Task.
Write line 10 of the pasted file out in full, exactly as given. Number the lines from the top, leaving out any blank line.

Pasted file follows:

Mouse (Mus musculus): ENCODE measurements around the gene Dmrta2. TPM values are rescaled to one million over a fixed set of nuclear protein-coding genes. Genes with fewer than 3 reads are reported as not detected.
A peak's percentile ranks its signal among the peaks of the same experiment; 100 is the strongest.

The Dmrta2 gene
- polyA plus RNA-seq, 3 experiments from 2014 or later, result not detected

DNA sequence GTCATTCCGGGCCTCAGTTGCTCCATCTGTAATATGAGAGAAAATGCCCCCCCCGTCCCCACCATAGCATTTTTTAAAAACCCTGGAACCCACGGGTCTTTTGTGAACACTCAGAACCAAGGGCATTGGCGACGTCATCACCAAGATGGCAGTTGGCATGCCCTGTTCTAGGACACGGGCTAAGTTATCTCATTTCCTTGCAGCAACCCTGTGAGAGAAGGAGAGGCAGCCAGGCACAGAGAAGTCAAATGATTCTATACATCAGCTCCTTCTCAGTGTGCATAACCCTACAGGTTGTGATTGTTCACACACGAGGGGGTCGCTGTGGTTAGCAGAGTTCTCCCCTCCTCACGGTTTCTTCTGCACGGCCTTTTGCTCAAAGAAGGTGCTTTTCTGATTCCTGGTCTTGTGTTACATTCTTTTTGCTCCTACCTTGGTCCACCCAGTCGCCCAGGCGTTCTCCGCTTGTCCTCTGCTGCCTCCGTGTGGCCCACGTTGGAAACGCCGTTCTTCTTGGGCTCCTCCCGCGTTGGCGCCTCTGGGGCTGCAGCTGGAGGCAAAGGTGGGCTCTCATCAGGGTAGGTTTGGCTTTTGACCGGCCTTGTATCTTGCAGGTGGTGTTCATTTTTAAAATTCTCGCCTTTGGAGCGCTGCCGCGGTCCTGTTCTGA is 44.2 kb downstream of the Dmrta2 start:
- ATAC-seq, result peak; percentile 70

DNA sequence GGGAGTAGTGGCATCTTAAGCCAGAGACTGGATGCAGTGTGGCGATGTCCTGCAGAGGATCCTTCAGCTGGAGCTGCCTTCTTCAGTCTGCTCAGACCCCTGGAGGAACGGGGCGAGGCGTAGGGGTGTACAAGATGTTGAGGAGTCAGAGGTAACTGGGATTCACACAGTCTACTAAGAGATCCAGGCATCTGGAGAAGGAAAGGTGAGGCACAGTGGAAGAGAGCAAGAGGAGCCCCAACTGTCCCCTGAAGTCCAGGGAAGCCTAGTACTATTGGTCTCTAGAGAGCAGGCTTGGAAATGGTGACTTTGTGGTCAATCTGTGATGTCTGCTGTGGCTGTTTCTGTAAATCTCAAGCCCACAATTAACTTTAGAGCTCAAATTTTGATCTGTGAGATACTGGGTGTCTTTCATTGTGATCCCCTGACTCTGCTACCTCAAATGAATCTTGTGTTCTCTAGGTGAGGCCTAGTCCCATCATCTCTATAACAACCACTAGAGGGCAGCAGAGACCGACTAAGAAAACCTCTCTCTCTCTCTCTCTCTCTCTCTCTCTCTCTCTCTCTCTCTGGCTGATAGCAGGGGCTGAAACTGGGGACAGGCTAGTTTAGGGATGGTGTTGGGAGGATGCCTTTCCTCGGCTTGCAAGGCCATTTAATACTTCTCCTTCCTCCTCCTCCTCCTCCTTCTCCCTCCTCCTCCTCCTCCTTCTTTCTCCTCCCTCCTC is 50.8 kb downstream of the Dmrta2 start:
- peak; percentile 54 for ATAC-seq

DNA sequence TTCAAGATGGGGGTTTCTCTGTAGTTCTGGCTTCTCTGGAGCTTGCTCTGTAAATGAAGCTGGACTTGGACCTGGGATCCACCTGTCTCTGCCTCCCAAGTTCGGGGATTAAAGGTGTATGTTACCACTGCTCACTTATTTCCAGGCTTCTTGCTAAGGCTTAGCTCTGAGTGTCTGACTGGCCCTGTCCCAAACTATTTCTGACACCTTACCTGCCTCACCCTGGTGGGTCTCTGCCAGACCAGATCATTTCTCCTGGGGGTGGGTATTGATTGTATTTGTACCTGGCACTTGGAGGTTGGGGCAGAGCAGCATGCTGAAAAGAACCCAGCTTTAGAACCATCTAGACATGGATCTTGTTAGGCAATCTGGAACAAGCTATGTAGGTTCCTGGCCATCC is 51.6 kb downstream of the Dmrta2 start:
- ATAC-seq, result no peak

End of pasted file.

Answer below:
- ATAC-seq, result no peak